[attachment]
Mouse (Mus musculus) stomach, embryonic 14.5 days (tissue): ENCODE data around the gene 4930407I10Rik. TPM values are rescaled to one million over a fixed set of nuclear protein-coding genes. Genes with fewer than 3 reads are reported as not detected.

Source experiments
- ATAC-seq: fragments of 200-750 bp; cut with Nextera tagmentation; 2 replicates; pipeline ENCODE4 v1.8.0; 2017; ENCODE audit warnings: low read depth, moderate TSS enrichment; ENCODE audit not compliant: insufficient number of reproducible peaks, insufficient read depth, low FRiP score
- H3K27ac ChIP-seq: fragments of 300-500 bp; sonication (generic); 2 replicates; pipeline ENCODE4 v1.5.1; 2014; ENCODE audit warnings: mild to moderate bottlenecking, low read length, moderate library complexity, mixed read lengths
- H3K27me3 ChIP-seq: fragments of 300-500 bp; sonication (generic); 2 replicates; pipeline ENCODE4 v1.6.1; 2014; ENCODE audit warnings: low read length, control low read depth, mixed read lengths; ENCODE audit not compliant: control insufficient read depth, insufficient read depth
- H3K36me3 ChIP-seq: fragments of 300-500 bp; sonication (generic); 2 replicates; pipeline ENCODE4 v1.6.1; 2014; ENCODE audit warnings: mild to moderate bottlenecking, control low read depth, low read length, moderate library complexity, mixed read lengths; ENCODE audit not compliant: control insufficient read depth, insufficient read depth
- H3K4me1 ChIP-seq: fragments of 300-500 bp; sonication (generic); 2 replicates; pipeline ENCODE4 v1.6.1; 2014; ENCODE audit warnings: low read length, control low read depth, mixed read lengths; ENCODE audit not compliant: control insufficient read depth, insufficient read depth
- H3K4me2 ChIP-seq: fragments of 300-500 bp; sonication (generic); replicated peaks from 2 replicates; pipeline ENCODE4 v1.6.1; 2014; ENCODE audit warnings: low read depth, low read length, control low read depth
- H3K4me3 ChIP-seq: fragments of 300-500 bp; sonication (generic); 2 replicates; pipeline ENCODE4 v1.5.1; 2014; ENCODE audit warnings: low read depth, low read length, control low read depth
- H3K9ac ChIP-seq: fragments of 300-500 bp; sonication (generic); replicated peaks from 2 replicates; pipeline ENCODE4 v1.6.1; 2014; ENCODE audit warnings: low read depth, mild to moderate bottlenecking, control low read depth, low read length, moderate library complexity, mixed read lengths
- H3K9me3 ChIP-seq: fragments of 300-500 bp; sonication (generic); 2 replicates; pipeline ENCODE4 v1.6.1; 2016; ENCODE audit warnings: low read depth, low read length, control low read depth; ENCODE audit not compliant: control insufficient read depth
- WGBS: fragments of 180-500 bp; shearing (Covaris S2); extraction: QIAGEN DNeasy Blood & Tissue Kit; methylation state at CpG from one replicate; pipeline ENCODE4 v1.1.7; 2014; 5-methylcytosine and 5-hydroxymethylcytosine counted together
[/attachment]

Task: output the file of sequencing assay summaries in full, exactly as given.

Mouse (Mus musculus) stomach, embryonic 14.5 days (tissue): ENCODE data around the gene 4930407I10Rik. TPM values are rescaled to one million over a fixed set of nuclear protein-coding genes. Genes with fewer than 3 reads are reported as not detected.

Source experiments
- ATAC-seq: fragments of 200-750 bp; cut with Nextera tagmentation; 2 replicates; pipeline ENCODE4 v1.8.0; 2017; ENCODE audit warnings: low read depth, moderate TSS enrichment; ENCODE audit not compliant: insufficient number of reproducible peaks, insufficient read depth, low FRiP score
- H3K27ac ChIP-seq: fragments of 300-500 bp; sonication (generic); 2 replicates; pipeline ENCODE4 v1.5.1; 2014; ENCODE audit warnings: mild to moderate bottlenecking, low read length, moderate library complexity, mixed read lengths
- H3K27me3 ChIP-seq: fragments of 300-500 bp; sonication (generic); 2 replicates; pipeline ENCODE4 v1.6.1; 2014; ENCODE audit warnings: low read length, control low read depth, mixed read lengths; ENCODE audit not compliant: control insufficient read depth, insufficient read depth
- H3K36me3 ChIP-seq: fragments of 300-500 bp; sonication (generic); 2 replicates; pipeline ENCODE4 v1.6.1; 2014; ENCODE audit warnings: mild to moderate bottlenecking, control low read depth, low read length, moderate library complexity, mixed read lengths; ENCODE audit not compliant: control insufficient read depth, insufficient read depth
- H3K4me1 ChIP-seq: fragments of 300-500 bp; sonication (generic); 2 replicates; pipeline ENCODE4 v1.6.1; 2014; ENCODE audit warnings: low read length, control low read depth, mixed read lengths; ENCODE audit not compliant: control insufficient read depth, insufficient read depth
- H3K4me2 ChIP-seq: fragments of 300-500 bp; sonication (generic); replicated peaks from 2 replicates; pipeline ENCODE4 v1.6.1; 2014; ENCODE audit warnings: low read depth, low read length, control low read depth
- H3K4me3 ChIP-seq: fragments of 300-500 bp; sonication (generic); 2 replicates; pipeline ENCODE4 v1.5.1; 2014; ENCODE audit warnings: low read depth, low read length, control low read depth
- H3K9ac ChIP-seq: fragments of 300-500 bp; sonication (generic); replicated peaks from 2 replicates; pipeline ENCODE4 v1.6.1; 2014; ENCODE audit warnings: low read depth, mild to moderate bottlenecking, control low read depth, low read length, moderate library complexity, mixed read lengths
- H3K9me3 ChIP-seq: fragments of 300-500 bp; sonication (generic); 2 replicates; pipeline ENCODE4 v1.6.1; 2016; ENCODE audit warnings: low read depth, low read length, control low read depth; ENCODE audit not compliant: control insufficient read depth
- WGBS: fragments of 180-500 bp; shearing (Covaris S2); extraction: QIAGEN DNeasy Blood & Tissue Kit; methylation state at CpG from one replicate; pipeline ENCODE4 v1.1.7; 2014; 5-methylcytosine and 5-hydroxymethylcytosine counted together